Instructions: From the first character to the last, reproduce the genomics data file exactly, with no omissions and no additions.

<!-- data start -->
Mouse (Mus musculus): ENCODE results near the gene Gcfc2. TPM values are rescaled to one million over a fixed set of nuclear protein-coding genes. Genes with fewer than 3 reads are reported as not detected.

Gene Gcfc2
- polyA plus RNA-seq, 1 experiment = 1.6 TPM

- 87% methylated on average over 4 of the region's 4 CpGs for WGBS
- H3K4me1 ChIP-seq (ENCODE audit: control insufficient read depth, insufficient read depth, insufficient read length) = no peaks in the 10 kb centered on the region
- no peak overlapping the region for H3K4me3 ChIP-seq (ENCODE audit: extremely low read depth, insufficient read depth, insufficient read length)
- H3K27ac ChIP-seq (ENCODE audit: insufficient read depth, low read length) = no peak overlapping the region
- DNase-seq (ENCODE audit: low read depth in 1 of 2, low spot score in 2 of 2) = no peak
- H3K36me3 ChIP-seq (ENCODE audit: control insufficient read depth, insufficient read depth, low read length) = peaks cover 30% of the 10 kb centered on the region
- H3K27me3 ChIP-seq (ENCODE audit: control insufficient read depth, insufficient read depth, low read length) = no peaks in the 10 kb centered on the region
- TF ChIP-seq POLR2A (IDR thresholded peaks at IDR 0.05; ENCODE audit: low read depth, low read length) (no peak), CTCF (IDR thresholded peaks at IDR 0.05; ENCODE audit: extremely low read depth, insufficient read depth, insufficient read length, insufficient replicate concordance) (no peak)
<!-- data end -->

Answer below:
Mouse (Mus musculus): ENCODE results near the gene Gcfc2. TPM values are rescaled to one million over a fixed set of nuclear protein-coding genes. Genes with fewer than 3 reads are reported as not detected.

Gene Gcfc2
- polyA plus RNA-seq, 1 experiment = 1.6 TPM

- 87% methylated on average over 4 of the region's 4 CpGs for WGBS
- H3K4me1 ChIP-seq (ENCODE audit: control insufficient read depth, insufficient read depth, insufficient read length) = no peaks in the 10 kb centered on the region
- no peak overlapping the region for H3K4me3 ChIP-seq (ENCODE audit: extremely low read depth, insufficient read depth, insufficient read length)
- H3K27ac ChIP-seq (ENCODE audit: insufficient read depth, low read length) = no peak overlapping the region
- DNase-seq (ENCODE audit: low read depth in 1 of 2, low spot score in 2 of 2) = no peak
- H3K36me3 ChIP-seq (ENCODE audit: control insufficient read depth, insufficient read depth, low read length) = peaks cover 30% of the 10 kb centered on the region
- H3K27me3 ChIP-seq (ENCODE audit: control insufficient read depth, insufficient read depth, low read length) = no peaks in the 10 kb centered on the region
- TF ChIP-seq POLR2A (IDR thresholded peaks at IDR 0.05; ENCODE audit: low read depth, low read length) (no peak), CTCF (IDR thresholded peaks at IDR 0.05; ENCODE audit: extremely low read depth, insufficient read depth, insufficient read length, insufficient replicate concordance) (no peak)